Edwardian Fashion: Bandeaux

Once again, while reading Jane Austen’s World, I was struck by the uncanny similarities between fashions of the Regency and the Edwardian eras. Vic has already taken a look at the popularity of the bandeau in the Regency era, so I shall take a look at its presence one hundred years later.

As with the turn of the nineteenth century, late Edwardian fashions were heavily influenced by idealized Greek imagery. The soft drape of fabric, the clinging silhouette, and the high waistline mirrored the gracefulness of Greek tunics; however, unlike the Regency fashions, the Edwardians retained the Victorian love of embellishments, and both clothing and hair accessories were weighted with beading, ribbons, lace, passmenterie, jet, and gemstones. Bandeaux were no different, though they grew simpler soon after their adoption, and later sometimes replaced hats.

hair bandeau
Gertie Millar (Actress)
hair bandeau
Lily Elsie (Actress)
hair bandeau
Unidentified woman on postcard
hair bandeau
Lady Diana Manners (John Singer Sargent)
hair bandeau
As seen in Victorian and Edwardian fashions from "La Mode Illustrée by JoAnne Olian
haie bandeau
As seen in Victorian and Edwardian fashions from "La Mode Illustrée by JoAnne Olian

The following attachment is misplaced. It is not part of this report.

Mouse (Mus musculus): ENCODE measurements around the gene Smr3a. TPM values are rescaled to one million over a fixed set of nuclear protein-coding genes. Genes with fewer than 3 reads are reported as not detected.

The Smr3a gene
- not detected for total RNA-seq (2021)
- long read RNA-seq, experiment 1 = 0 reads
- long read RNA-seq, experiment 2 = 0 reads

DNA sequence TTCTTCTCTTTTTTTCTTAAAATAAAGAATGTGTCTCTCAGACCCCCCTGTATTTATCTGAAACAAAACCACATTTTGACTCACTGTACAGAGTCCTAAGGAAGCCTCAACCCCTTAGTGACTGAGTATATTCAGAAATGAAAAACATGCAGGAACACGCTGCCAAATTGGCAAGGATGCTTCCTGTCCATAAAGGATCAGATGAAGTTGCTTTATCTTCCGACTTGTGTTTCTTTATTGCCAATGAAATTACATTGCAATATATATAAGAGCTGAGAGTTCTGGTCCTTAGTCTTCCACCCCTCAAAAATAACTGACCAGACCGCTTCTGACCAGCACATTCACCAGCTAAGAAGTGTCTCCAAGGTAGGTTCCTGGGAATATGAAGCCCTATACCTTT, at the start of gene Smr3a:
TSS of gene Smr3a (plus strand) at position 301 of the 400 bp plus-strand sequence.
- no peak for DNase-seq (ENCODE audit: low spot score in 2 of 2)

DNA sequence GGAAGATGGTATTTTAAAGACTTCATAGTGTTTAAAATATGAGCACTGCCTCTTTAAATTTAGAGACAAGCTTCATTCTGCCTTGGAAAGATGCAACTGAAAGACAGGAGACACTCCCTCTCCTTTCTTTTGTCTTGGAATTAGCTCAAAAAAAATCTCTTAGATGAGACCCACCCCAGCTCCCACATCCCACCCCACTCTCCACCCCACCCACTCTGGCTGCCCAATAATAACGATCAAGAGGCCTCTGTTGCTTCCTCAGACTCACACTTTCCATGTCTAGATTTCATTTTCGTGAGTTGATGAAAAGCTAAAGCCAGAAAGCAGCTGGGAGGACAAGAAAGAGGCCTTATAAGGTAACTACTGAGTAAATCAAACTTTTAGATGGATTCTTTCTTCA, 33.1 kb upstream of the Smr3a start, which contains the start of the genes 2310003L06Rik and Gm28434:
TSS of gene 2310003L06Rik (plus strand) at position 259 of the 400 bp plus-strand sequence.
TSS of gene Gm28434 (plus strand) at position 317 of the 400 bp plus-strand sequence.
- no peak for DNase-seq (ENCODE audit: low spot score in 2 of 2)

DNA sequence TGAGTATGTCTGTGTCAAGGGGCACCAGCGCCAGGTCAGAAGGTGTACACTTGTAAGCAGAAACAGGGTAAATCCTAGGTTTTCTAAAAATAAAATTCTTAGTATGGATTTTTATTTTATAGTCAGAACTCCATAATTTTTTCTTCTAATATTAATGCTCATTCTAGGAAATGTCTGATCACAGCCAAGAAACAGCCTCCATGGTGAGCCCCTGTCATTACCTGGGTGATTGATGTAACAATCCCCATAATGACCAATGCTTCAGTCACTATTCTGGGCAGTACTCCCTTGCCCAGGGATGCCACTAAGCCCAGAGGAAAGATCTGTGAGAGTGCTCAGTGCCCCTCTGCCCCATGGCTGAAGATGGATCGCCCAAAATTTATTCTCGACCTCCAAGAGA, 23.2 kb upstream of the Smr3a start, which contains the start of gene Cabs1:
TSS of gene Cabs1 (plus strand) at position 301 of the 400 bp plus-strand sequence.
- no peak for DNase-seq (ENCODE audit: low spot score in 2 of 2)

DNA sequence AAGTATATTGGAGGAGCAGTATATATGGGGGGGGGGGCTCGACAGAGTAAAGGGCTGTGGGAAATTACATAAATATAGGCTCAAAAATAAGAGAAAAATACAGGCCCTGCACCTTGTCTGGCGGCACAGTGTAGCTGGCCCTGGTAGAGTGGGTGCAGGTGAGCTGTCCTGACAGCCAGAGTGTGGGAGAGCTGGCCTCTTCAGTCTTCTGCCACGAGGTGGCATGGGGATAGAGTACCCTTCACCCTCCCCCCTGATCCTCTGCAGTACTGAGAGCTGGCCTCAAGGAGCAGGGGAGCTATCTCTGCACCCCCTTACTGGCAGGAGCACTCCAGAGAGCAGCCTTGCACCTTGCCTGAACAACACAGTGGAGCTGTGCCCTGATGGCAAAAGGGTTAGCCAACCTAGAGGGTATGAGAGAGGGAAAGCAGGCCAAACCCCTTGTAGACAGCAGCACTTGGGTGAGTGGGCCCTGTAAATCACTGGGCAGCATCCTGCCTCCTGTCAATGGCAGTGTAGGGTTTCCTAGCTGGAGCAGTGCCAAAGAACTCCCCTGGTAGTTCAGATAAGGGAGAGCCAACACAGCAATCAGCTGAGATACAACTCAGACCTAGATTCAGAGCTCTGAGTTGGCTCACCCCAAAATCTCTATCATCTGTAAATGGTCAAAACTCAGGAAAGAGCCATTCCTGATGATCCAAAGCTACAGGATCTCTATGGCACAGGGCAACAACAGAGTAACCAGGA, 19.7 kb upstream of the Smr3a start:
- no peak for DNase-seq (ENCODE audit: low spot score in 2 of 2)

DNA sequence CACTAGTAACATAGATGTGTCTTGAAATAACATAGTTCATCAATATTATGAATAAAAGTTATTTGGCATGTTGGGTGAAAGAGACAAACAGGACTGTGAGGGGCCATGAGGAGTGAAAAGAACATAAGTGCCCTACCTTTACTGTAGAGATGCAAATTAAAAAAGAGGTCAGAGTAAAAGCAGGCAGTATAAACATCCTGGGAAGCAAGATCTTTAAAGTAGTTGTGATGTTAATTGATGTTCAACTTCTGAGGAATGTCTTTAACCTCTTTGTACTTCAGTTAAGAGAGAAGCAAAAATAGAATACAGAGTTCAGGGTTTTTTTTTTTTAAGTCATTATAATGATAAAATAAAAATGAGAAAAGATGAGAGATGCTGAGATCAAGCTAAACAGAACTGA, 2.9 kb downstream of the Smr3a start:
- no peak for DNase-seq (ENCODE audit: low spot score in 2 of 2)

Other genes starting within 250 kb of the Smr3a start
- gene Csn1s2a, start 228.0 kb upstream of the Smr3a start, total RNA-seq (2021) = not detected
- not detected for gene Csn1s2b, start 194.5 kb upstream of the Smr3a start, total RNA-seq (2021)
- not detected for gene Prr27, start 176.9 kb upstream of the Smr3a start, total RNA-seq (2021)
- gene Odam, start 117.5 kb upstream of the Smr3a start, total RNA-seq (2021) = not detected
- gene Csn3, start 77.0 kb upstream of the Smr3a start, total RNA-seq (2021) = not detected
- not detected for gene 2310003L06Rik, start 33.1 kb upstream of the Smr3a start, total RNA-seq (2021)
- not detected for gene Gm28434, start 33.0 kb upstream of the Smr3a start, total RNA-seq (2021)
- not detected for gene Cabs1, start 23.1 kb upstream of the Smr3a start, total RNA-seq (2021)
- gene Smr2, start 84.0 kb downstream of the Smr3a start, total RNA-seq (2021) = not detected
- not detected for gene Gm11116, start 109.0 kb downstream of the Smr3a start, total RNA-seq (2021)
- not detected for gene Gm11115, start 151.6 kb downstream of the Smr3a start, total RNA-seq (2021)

The Wings of the Dove
Helena Bonham Carter and Alison Elliot in The Wings of the Dove (1997)
sybil harem pants
Lady Sybil Crawley in Downton Abbey.


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8 replies on “Edwardian Fashion: Bandeaux”
  1. says: Michele R.

    Lily Elise is stunning. I love her name as well. Now onto the subject at hand, amazing how a bandeau used to be something worn on the head & now it’s a swimsuit top. I prefer it as a headpiece.

  2. says: Hels

    Ah you said it rightly ! – the soft drape of fabric, the clinging silhouette and the high waistline mirrored the gracefulness of Greek tunics! Very beautiful and very suited to all sorts of ages and shapes.

    I love (and own) Edwardian hats, but the hair accessories were lighter and freer than hats.

    1. I guess that’s why the Regency era is so popular with today’s women. 😉

      I love Edwardian hats–particularly those of the 1910-1912 variety–but I do agree with you about the hair accessories. Plus, they can be worn today without garnering any strange looks.

  3. says: Katherine

    I am researching the history of bandeaux-style headwear. Do you have any primary sources you could point me to for more information? Thanks! I love your blog!!

    1. A History of Women’s Hair Styles, 1500-1965 by Jean Keyes
      Women’s Hats, Headdresses and Hairstyles by Georgine de Courtais
      Hairstyles and Fashion: A Hairdresser’s History of Paris, 1910-1920

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